There is, however, another – supporting – conclusion that can be drawn. The Mishnah’s righteous man declares that “what’s mine is yours, and what’s yours is yours;” essentially, that he is willing to devote himself to the upkeep of others. This principle, if applied to everyone, is essentially what socialism is all about- each dedicating himself to the good of all, rather than himself. The ideal socialist society, then, is identical to the ideal Jewish society as this Mishnah sees it, comprised of righteous men; a good socialist is by necessity a righteous Jew. This view is fairly mainstream in Jewish thought, if not in this exact formulation. In essence, what Marx did was take the traditional law that “the ‘haves’ in Judaism have an obligation to share with the ‘have nots’” (Tamari 52) and extend it to its logical conclusion – that everything should be equal. For if such sharing exists to close some of the gap between rich and poor, it can be inferred that to eliminate such a gap entirely would seem to be the greatest good.
Jewish ideas can also be used to lend support to environmentalist ideas, although this can be somewhat more difficult to support than socialism. Most Jewish ideas of environmentalism come from the commandment of bal tashchit, meaning “not to destroy” in Hebrew. This stems from the order not to destroy a fruit-bearing tree belonging to the enemy during a siege, and has been expanded to the notion that “a man is not permitted to vandalize or destroy” (Tamari 285) anything unnecessarily. While this has led to endless debates as to what is considered “destroy” and “unnecessarily,” the principle itself melds well with ecosocialist ideas.
As in the ecosocialist paradigm, the reason for this stewardship can be seen as essentially and unapologetically anthropocentric. This is not a biocentric view, holding that the world must be protected for its own sake; the tree must not be cut down precisely because (at least in most interpretations of the verse) it is not equal to a man, and thus should not be destroyed because on men’s wars. The exceptions to bal tashchit confirm this general principle; one is allowed to destroy natural things in service of human needs, and is in fact commanded to do so to save a human life.
A related principle is found in a Midrash: “When God created Adam he led him past all the trees in the Garden of Eden and told him, ‘See how beautiful and excellent are all My works. Beware lest you spoil and ruin My world; for if you spoil it there is no one to repair after you’” (quoted Tamari 280). This is both similar to and different from the principle discussed above. Man here is once again placed above the rest of creation; he has the power to ruin the world beyond repair. That he is entrusted with the care of the world to such an extent that God must warn him against misusing it is a clear sign that he is a being apart from and above the rest. However, this Midrash clearly ascribes some value to nature independent of its usefulness to humans. Adam is not told to avoid ruining the world for his benefit or to protect the products it gives him, but because it is beautiful and irreplaceable. There is some value in nature’s beauty and excellence beyond its usefulness to man.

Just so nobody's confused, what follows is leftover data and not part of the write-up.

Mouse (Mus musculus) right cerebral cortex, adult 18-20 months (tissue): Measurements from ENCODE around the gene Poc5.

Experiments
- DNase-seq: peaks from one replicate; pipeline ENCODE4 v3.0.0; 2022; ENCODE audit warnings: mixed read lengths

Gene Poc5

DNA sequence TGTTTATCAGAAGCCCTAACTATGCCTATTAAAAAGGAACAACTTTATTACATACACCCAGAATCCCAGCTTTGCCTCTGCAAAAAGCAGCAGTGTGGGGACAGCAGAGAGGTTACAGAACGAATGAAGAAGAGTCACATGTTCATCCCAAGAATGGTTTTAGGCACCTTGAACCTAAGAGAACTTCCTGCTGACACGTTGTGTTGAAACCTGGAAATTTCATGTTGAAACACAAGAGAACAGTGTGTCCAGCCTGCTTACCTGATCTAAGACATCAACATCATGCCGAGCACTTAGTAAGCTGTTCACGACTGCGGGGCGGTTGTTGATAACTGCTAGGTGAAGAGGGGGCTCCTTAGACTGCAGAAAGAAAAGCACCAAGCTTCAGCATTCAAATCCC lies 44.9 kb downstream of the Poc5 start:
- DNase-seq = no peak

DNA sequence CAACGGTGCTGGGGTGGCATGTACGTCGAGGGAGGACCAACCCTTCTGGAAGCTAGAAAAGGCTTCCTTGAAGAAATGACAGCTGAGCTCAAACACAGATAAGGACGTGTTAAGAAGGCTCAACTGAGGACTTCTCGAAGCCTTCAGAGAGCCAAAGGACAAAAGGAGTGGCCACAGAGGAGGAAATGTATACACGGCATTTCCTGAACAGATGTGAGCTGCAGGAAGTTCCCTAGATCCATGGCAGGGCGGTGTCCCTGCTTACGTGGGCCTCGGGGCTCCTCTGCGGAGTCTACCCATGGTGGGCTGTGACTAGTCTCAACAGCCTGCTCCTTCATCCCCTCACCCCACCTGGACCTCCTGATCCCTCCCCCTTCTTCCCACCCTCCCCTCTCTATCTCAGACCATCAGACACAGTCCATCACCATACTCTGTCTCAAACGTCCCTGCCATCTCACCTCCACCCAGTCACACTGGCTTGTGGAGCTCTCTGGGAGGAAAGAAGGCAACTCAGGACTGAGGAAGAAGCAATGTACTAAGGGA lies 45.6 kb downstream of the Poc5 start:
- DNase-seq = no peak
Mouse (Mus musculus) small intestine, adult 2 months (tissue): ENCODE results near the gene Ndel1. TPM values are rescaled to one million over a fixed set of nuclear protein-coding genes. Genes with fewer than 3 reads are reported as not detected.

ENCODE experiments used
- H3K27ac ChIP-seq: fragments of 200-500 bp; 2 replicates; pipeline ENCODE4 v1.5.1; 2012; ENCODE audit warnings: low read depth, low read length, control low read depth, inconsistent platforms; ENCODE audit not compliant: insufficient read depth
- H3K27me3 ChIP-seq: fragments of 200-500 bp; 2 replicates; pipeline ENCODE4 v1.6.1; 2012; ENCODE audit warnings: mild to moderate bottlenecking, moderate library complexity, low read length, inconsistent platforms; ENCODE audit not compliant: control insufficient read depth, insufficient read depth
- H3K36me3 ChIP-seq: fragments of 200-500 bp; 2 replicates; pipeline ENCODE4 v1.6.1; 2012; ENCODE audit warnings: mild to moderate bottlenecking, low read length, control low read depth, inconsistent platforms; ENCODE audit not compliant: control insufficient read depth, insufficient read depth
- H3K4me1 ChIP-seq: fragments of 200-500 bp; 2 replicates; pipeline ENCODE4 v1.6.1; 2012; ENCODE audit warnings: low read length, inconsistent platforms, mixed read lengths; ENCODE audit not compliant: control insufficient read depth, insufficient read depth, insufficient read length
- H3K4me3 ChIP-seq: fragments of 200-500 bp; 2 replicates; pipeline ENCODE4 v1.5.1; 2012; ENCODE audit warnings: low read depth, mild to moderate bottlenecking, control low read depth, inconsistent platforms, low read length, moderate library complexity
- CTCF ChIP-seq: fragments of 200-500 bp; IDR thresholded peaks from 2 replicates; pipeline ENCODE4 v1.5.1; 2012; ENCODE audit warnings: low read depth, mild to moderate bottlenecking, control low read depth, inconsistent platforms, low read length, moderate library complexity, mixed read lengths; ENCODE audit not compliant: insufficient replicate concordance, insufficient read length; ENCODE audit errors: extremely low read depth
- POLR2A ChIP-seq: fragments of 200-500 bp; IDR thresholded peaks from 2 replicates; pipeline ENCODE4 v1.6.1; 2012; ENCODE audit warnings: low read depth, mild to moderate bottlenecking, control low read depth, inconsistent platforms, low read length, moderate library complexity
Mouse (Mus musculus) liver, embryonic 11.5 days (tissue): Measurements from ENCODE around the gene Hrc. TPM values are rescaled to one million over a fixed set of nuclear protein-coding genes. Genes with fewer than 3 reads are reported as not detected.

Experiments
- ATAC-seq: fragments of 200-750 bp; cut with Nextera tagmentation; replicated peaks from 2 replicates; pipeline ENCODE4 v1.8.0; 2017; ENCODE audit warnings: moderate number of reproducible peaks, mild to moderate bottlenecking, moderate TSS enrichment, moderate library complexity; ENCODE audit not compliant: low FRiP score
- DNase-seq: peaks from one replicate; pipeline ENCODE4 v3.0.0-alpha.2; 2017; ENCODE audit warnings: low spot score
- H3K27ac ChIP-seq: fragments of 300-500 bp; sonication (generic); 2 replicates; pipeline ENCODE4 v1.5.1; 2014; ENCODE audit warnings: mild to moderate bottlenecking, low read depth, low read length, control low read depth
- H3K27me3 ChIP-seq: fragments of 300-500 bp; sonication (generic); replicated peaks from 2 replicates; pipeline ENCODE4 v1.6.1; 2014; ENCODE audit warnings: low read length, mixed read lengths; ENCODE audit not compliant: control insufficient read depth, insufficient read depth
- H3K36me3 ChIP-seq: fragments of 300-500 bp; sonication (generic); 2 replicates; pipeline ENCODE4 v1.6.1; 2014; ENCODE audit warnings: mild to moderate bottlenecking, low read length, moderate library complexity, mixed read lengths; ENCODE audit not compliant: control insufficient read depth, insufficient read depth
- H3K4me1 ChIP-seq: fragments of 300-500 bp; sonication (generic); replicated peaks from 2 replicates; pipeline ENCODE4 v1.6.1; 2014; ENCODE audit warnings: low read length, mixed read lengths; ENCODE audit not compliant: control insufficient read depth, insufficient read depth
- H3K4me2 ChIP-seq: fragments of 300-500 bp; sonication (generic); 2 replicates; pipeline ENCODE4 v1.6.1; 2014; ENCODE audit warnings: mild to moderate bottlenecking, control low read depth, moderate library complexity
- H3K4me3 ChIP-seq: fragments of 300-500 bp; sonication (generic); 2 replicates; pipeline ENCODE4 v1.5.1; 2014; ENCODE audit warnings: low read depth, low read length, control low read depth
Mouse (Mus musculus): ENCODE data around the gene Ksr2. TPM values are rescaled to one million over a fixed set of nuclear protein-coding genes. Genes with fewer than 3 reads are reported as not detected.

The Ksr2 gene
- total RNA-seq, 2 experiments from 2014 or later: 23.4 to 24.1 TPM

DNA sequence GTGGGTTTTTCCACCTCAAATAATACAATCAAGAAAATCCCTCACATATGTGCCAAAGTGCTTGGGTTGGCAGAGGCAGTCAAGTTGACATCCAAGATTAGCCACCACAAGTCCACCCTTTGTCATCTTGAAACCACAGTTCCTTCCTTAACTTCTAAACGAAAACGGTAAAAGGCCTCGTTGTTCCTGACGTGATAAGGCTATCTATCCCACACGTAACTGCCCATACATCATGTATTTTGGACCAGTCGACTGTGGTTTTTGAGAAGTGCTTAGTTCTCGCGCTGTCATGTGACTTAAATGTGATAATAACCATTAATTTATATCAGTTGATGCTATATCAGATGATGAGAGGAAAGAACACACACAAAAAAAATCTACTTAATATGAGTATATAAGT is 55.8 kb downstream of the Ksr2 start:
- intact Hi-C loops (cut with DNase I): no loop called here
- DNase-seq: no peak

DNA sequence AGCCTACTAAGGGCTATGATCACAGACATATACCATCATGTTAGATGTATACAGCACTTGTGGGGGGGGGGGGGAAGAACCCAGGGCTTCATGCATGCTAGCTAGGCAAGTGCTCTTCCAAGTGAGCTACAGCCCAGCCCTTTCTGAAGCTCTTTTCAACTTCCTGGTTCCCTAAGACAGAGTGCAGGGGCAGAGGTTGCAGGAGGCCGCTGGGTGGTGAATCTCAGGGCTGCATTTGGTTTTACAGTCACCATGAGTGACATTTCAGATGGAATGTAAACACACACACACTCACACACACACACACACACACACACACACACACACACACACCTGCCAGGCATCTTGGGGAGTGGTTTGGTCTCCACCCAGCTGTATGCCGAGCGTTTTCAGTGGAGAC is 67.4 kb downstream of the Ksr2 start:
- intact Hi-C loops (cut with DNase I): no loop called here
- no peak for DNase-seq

In some ways, ecosocialism can be seen as a melding of these two strands of Jewish thought – one rebuking power relations and private property, the other enjoining good guardianship of the earth. While neither Marx nor Bookchin makes explicit reference to Jewish texts in establishing their ideas, the influence of Jewish values on them is undeniable. In a manner of speaking they can be seen as a sort of radical, modern-day rabbi, taking the messages and teachings of Judaism and applying them in a modern context. While their interpretations were certainly unorthodox (and were in all likelihood not even consciously seen by them as interpretations of Judaism), it is precisely this unorthodoxy in combining the modern world with Jewish values that makes them so compelling as solutions to our world’s ills.
Bookchin, M. 1977. Post-Scarcity Anarchism. Montreal, Quebec: Black Rose Books Ltd.
---------. 1994. Which Way for the Ecology Movement? Essays by Murray Bookchin San Francisco, CA: AK Press
Marx, K. and Engels, F. 1848. “The Communist Manifesto” reprinted in Wootton, D. (ed) Modern Political Thought: Readings from Machiavelli to Nietzsche. 1996. Indianapolis, IN: Hackett Publishing Company, Inc.
Tamari, M. 1986. “With All Your Possessions”: Jewish Ethics and Economic Life. New York, NY: The Free Press
Wall, D. 2005. Babylon and Beyond: The Economics of Anti-Capitalist, Anti-Globalist, and Radical Green Movements. London: Pluto Press